The roles of parenting, church attendance, and depression in adolescent smoking

Carla Berg, Won S. Choi, Harsohena Kaur, Nicole Nollen, Jasjit S. Ahluwalia

Research output: Contribution to journalArticlepeer-review

20 Scopus citations

Abstract

The aim of the present study was to identify contextual factors related to smoking among urban African-American and White adolescents. We administered a survey assessing demographic and psychosocial variables to 299 adolescents in an urban pediatric clinic in the Midwest. Results indicated that being female, older age, lower academic performance, depressive symptoms, less frequent church attendance, parental smoking, and parental attitudes toward smoking were related to adolescent smoking. After controlling for demographics, the multivariate model predicting adolescent smoking included depressive symptoms, less frequent church attendance, and parental disapproval of smoking. Given these findings, efforts to decrease adolescent smoking may be enhanced by attending to depressive symptoms demonstrated by adolescents as well as contextual factors including parental attitudes and church attendance.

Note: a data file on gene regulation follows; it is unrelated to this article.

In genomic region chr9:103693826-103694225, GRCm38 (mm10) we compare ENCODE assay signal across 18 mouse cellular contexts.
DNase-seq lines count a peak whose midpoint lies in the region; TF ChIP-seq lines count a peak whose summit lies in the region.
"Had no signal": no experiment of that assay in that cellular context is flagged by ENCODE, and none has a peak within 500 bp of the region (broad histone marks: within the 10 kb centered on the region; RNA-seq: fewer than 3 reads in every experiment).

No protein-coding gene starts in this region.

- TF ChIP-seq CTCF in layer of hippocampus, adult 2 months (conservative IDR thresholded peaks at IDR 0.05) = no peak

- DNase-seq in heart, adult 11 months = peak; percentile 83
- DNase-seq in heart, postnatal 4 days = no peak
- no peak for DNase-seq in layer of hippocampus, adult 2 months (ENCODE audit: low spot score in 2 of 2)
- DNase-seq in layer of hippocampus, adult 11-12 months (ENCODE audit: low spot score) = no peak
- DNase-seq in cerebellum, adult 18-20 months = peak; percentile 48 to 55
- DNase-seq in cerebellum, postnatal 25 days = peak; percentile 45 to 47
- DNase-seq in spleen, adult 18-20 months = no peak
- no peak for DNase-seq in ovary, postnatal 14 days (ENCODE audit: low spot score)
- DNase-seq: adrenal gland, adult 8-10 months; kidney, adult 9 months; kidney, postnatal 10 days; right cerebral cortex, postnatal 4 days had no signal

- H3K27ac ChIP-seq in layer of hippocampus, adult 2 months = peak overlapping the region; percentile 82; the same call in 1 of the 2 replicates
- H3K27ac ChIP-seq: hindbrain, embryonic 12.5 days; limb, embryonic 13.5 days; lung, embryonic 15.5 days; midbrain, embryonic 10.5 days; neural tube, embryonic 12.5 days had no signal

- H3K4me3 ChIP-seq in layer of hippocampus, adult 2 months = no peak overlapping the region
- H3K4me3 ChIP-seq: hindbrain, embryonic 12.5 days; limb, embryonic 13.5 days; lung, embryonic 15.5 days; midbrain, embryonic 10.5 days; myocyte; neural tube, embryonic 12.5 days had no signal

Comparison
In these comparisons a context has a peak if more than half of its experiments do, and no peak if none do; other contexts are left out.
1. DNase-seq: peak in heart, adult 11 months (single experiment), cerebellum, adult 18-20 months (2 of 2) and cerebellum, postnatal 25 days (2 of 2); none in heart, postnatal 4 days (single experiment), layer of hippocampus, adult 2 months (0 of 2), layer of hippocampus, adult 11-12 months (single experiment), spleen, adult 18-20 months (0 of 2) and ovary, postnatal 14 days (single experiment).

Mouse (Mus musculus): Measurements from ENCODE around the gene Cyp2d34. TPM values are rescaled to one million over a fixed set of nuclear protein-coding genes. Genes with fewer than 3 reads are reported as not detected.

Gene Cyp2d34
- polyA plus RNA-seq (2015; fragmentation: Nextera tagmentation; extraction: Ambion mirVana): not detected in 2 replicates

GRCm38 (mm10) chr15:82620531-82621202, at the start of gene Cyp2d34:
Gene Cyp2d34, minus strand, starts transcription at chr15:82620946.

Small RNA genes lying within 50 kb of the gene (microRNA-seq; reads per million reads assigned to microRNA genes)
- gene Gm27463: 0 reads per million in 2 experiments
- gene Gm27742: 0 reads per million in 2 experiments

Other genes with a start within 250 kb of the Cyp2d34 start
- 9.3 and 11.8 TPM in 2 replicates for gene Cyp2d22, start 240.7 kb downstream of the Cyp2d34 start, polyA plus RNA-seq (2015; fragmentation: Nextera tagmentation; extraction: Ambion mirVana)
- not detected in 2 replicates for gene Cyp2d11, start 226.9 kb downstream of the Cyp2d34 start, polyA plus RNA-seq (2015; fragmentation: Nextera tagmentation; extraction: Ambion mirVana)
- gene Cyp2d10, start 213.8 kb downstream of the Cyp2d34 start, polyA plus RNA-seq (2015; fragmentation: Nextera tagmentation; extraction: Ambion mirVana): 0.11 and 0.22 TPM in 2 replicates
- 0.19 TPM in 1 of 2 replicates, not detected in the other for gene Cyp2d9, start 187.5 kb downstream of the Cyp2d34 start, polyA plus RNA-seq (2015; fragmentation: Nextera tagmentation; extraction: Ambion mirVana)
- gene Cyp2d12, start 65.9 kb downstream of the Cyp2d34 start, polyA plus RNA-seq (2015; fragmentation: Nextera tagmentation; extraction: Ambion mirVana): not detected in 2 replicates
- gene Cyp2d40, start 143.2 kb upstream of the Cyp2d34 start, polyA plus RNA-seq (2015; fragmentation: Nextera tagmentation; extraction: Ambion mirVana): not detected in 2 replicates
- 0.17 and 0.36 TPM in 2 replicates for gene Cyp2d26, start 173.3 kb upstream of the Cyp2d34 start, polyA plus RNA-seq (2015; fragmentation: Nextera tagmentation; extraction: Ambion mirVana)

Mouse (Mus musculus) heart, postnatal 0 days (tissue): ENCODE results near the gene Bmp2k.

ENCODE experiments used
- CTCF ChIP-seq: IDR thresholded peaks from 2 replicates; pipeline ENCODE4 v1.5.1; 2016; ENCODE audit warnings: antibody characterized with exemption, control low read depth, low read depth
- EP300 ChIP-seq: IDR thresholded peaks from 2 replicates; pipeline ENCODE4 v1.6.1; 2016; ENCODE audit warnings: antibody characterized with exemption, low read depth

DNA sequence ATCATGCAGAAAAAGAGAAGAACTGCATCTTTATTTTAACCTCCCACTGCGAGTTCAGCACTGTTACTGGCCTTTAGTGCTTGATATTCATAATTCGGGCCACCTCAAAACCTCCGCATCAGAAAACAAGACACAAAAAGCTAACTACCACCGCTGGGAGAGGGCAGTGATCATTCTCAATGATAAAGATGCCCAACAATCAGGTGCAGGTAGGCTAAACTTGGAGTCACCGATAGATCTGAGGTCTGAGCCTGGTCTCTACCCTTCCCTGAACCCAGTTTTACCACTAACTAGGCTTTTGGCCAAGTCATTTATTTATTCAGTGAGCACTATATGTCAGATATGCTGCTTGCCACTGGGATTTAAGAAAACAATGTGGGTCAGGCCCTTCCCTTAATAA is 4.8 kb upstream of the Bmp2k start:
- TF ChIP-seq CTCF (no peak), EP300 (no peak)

Original languageEnglish (US)
Pages (from-to)56-63
Number of pages8
JournalJournal of Community Health
Volume34
Issue number1
DOIs
StatePublished - Feb 1 2009

Keywords

  • Adolescence
  • Depression
  • Parenting
  • Religion
  • Smoking

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